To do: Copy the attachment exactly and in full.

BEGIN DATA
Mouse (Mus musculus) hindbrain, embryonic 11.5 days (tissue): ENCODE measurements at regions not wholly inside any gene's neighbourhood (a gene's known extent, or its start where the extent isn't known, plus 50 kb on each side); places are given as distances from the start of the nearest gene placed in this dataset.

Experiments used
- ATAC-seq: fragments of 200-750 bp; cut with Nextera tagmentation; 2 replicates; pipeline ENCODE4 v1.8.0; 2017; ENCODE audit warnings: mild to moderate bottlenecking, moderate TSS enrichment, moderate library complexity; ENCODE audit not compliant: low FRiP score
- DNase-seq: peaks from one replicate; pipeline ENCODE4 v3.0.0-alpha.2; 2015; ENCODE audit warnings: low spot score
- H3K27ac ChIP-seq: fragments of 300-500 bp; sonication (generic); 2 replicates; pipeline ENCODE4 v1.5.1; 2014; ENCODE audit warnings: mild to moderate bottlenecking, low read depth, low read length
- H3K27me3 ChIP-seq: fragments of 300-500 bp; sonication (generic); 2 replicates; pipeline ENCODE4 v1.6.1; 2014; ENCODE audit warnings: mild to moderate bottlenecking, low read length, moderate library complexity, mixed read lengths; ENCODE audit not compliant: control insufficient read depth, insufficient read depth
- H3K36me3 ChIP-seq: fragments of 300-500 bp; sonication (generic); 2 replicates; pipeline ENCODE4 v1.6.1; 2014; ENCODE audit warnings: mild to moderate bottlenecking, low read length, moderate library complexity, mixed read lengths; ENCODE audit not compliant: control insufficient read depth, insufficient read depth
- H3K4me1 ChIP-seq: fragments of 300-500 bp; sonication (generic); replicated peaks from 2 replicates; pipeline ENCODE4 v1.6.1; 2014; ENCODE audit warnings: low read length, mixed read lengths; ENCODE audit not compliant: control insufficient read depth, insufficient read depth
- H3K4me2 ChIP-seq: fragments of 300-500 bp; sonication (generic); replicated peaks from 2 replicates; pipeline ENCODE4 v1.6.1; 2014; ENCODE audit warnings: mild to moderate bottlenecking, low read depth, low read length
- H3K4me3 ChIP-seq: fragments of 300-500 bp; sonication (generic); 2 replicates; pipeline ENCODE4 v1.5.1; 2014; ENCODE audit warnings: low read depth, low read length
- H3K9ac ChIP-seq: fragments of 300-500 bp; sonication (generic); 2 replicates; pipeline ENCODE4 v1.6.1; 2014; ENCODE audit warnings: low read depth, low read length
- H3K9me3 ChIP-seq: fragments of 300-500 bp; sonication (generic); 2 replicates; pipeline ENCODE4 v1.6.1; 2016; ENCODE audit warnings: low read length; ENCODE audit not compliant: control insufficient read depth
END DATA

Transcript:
Mouse (Mus musculus) hindbrain, embryonic 11.5 days (tissue): ENCODE measurements at regions not wholly inside any gene's neighbourhood (a gene's known extent, or its start where the extent isn't known, plus 50 kb on each side); places are given as distances from the start of the nearest gene placed in this dataset.

Experiments used
- ATAC-seq: fragments of 200-750 bp; cut with Nextera tagmentation; 2 replicates; pipeline ENCODE4 v1.8.0; 2017; ENCODE audit warnings: mild to moderate bottlenecking, moderate TSS enrichment, moderate library complexity; ENCODE audit not compliant: low FRiP score
- DNase-seq: peaks from one replicate; pipeline ENCODE4 v3.0.0-alpha.2; 2015; ENCODE audit warnings: low spot score
- H3K27ac ChIP-seq: fragments of 300-500 bp; sonication (generic); 2 replicates; pipeline ENCODE4 v1.5.1; 2014; ENCODE audit warnings: mild to moderate bottlenecking, low read depth, low read length
- H3K27me3 ChIP-seq: fragments of 300-500 bp; sonication (generic); 2 replicates; pipeline ENCODE4 v1.6.1; 2014; ENCODE audit warnings: mild to moderate bottlenecking, low read length, moderate library complexity, mixed read lengths; ENCODE audit not compliant: control insufficient read depth, insufficient read depth
- H3K36me3 ChIP-seq: fragments of 300-500 bp; sonication (generic); 2 replicates; pipeline ENCODE4 v1.6.1; 2014; ENCODE audit warnings: mild to moderate bottlenecking, low read length, moderate library complexity, mixed read lengths; ENCODE audit not compliant: control insufficient read depth, insufficient read depth
- H3K4me1 ChIP-seq: fragments of 300-500 bp; sonication (generic); replicated peaks from 2 replicates; pipeline ENCODE4 v1.6.1; 2014; ENCODE audit warnings: low read length, mixed read lengths; ENCODE audit not compliant: control insufficient read depth, insufficient read depth
- H3K4me2 ChIP-seq: fragments of 300-500 bp; sonication (generic); replicated peaks from 2 replicates; pipeline ENCODE4 v1.6.1; 2014; ENCODE audit warnings: mild to moderate bottlenecking, low read depth, low read length
- H3K4me3 ChIP-seq: fragments of 300-500 bp; sonication (generic); 2 replicates; pipeline ENCODE4 v1.5.1; 2014; ENCODE audit warnings: low read depth, low read length
- H3K9ac ChIP-seq: fragments of 300-500 bp; sonication (generic); 2 replicates; pipeline ENCODE4 v1.6.1; 2014; ENCODE audit warnings: low read depth, low read length
- H3K9me3 ChIP-seq: fragments of 300-500 bp; sonication (generic); 2 replicates; pipeline ENCODE4 v1.6.1; 2016; ENCODE audit warnings: low read length; ENCODE audit not compliant: control insufficient read depth